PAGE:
Spring Cleaning for Your Mental Health

Mar 16, 2022 | Patients

by Brent Hearn • 

March is a time of transition. Spring kicks off in the latter half of the month, but depending on where you live, that may be news to the thermometer. (It can be hard to even utter the word spring unironically if you’re having to shovel snow to get to your vehicle.)

Be that as it may, there’s no mercury minimum to get the ball rolling with a little spring cleaning. And while it’s important to beat those rugs and freshen up your living area, it’s just as important to take care of your mental space. With that in mind, let’s give you some tools to sweep away those cobwebs of neglect from the dusty corners of your happy place!

Fuel Your Brain

There’s a growing body of evidence that the old adage “You are what you eat” applies not only to your belly size and cholesterol numbers. The field of nutritional psychiatry examines how the foods we consume can affect our brain health. As it turns out, the foods that are good for our bodies—fruits, vegetables, seafood, small amounts of lean red meat (just to name a few of the heavy hitters)—are also good for our minds. 

In a study published in 2017, a team of researchers compared a control group that was given social support but no dietary advice with a group taught by a dietitian to follow a Mediterranean-style diet. Depression scores in the latter group improved by a much greater degree, and they spent less money on food. (Thriftiness for the win!)

While there’s still a lot of research that needs to be done in the field, those sound like pretty good reasons to hit restart on those New Year’s “eat healthier” resolutions you’ve let lapse.

Get Moving!

At this point, this should be a no-brainer. Whether it’s inside or outside…whatever you need to do…however you need to do it…get your body moving! As weather permits, go for a walk. Dance along to a YouTube video. For added results, record yourself doing it and send it to a friend to improve their mental health. (They say laughter is the best medicine, right?) The link between movement and mental health is strong. We’ll say it one more time: Get. Moving.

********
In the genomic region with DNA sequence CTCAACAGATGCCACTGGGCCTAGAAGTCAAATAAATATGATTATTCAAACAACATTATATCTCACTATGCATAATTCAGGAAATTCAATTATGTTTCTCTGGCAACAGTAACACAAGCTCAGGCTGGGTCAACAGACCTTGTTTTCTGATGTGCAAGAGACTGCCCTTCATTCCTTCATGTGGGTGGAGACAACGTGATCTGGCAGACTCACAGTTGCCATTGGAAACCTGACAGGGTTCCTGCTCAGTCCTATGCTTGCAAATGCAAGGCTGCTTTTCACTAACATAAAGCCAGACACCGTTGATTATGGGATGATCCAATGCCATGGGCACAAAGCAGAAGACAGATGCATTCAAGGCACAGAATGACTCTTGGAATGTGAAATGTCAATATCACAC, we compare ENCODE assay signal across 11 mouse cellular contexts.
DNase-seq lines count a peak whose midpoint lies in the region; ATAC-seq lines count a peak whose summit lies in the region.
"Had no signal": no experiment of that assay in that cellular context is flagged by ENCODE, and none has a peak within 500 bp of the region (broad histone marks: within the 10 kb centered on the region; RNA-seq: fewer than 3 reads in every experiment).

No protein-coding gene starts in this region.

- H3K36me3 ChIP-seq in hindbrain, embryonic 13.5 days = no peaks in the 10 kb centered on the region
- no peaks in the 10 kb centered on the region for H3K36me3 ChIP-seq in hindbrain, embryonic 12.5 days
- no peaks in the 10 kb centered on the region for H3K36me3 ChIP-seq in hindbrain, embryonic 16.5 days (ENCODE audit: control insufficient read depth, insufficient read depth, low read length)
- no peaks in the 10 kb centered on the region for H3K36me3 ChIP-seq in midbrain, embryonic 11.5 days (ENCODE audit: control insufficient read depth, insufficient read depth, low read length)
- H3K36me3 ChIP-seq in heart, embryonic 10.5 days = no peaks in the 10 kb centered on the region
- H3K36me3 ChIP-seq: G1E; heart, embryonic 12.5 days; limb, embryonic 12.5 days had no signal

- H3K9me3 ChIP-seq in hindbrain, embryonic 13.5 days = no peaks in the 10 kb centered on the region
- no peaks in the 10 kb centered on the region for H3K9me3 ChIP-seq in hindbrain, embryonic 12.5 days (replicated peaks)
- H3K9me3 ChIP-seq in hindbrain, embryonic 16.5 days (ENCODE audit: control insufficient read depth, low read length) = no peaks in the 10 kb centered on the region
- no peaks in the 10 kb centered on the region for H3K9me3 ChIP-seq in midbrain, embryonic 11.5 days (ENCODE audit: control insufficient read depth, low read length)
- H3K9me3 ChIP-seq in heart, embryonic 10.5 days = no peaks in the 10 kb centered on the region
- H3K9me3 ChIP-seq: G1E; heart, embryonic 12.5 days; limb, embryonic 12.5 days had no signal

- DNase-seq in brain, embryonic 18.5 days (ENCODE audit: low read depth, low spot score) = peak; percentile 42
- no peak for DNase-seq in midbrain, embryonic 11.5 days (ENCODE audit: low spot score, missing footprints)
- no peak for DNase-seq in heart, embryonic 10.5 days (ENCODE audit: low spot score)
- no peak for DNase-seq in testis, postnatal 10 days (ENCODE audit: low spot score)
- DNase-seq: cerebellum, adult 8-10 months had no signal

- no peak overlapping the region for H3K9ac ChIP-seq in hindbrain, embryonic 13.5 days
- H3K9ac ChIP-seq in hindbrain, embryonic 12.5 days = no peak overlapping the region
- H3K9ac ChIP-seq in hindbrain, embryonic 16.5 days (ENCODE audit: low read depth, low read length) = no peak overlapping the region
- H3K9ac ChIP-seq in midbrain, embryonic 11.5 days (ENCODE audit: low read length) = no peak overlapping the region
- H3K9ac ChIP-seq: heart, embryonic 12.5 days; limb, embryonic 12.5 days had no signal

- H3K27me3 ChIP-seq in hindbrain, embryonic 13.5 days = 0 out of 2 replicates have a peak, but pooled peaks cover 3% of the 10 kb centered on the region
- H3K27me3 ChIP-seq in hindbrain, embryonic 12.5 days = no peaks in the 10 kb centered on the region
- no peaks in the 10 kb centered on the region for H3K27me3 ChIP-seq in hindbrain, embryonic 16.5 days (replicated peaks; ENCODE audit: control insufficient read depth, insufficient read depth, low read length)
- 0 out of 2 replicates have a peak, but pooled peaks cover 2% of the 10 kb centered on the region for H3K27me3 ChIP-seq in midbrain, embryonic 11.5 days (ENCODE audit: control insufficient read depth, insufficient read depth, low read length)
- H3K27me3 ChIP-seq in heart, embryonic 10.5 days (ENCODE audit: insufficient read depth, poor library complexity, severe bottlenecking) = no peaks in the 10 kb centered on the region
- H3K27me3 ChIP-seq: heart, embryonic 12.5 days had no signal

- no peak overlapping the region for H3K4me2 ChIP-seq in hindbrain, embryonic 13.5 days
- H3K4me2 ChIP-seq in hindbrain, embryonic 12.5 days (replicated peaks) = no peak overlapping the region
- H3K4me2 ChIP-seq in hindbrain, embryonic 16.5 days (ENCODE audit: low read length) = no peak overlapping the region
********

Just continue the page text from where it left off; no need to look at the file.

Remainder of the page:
Talk to Someone

If you had a pressing physical need—a broken bone, say, or a nasty stomach bug—you likely wouldn’t hesitate in seeking help from a professional. Yet for many, there’s a persistent stigma associated with consulting a professional when it comes to mental health matters. It’s vital to prioritize how you feel over worrying what others will think. Still need convincing? Check out our article on just a few of the benefits of talking to a therapist.

There’s an App for That

“Phone usage” and “mental wellness” usually aren’t mentioned in the same sentence in a positive way. But there are a variety of mobile apps dedicated to the improvement of mental health. 

Your mileage may vary, and some experts advise that mobile apps should complement traditional therapy rather than replace it. That said, an app can provide increased—and sometimes more immediate—access to an array of mental healthcare tools, including sessions with a therapist, guided meditations, and more. There are many different mental wellness apps available; here’s a list to kickstart your research. 

(IMPORTANT: If you’re suffering from a mental health crisis, call 911 or the National Suicide Prevention Lifeline at 1-800-273-8255.)